Pickled Eggs and Pork Scratchings
These two recipes are a must-have essential for any pub’s blackboard menu. I must say at first the thought of pickled eggs was slightly, well… off-putting! Well the challenge for me was to come up with a traditional and ultimate bar snack menu with a contemporary British Larder twist, and the long and short of it is that pickled eggs and pork scratchings are two quintessential snacks to compliment a well-kept glass of real ale.
There is a very true saying that all good things take time to create and nurture. Well these two recipes will certainly test your patience - and they did test mine! I’m a bit impatient and want everything to have happened yesterday. Well I had to wait two weeks for these pickled eggs to be pickled and the pork scratchings also need 5 days salting before anything else can be done with them.
To create and complete these two recipes required a lot of reading, testing and eating. The fact of the matter is that there’s not much written word about pickled eggs; hence us making up our own, whereas on the other hand pork scratchings had a lot of references. The panel of tasters, developers and testers consist of James who lead the project and did the most of the doing, Tall Dan (he boiled the eggs), Skinny Dan (mainly eating the pickled eggs), Steve, Ross and myself (the three wise ones). Actually I just do the delegating, talking and eating and the rest are doing the deed! Well I’m a girl who knows what I like so they had to do it until we liked it! Simples!
We tried and tested several versions of the scratchings - 8 month’s worth to be honest. However, finally the literary word that won the taste test was the incredibly well-written Pork Scratchings, A Version Of by Fergus Henderson & Justin Piers Gellatly from ‘Beyond Nose To Tail’. We did however put our own twist on this well created recipe as one does, but the principle of the recipe remains the same.
The pickled eggs are kept in a pickle laden with spice so the pork scratchings had to follow suit.
We highly recommend both these recipes and sell the dishes with pride at the British Larder, however it must come with a health warning. “Consume responsibly in small quantities as sensitive teeth might suffer and a slightly tired heart and well-lived body might feel the strain if consumed in large, lavish quantities.” Or if you have a life motto like mine, “eat and enjoy, you only live once!”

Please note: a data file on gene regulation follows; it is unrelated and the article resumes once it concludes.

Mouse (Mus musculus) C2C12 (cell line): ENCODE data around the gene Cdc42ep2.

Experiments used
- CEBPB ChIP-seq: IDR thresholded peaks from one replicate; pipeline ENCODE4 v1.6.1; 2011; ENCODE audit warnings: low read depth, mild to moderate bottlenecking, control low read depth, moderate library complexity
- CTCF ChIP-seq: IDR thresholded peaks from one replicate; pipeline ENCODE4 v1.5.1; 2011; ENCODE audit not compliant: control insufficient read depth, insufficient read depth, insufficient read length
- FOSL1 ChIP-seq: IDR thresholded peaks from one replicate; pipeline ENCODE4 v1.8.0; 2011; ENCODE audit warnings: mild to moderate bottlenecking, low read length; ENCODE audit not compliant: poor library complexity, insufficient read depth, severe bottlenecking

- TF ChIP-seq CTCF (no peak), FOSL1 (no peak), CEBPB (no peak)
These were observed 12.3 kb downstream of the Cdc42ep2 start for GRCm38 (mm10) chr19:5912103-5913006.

Spiced Pickled Eggs
- 2L Aspall Cyder vinegar
- 15g black peppercorns
- 2 whole star anise
- 2 cinnamon sticks
- 1 tsp dried chilli flakes
- 4 whole cloves
- 2tsp lightly toasted fennel and coriander seeds
- 20 large free range organic eggs
In a medium saucepan bring the vinegar and spices to the boil, reduce the heat and simmer for 1 minute, remove from the heat and set aside to cool.
Sterilise one large glass jar, pour the cooled pickling liquid into the jar.
Boil the eggs for 9 minutes, cool in ice water and peel immediately, place the cold boiled eggs in the slightly cooled vinegar solution in the jar, ensure the eggs are completely covered with the vinegar, seal and refrigerate for two weeks.
Makes 20 pickled eggs
- 2 kg pig skin, with a little bit of fat attached
- Lots of coarse Sea Salt
- 2 whole star anise
- 5 black peppercorns
- 20 whole coriander seeds
- 4 bay leaves
- 1 lemon, cut in half
- enough duck fat to cover the skin for cooking
Remove as many hairs as possible from the pork skin.
Grind the star anise, peppercorns and coriander seeds using a pestle and mortar. Rub this into the pigskin.
Spread a layer of salt on a plastic tray, lay the bay leaves out, lay the pig skin on top and cover with more salt. Cover with clingfilm and refrigerate for 5 days.
Once time is up wash the salt off and soak the pig skin in clean cold water over night. The following day, drain and pat the pig skin dry.
Place it on a deep over tray and cut the lemon in half, rub both halves on the skin, pour the duck fat over to cover.
Preheat the oven to 170°C. Cook the pig skin for 2 1/2 hours. Cool and remove the skin from the duck fat.
Lay the pigskin on a cooling rack over a baking tray, return to the preheated oven until golden brown, crisp and puffed. Keep a close eye so that it does not burn.
Leave to cool, use a sharp knife to cut it into bite size pieces or simply snap using your bare hands and enjoy!
Keep the remaining pork scratchings in an air tight container.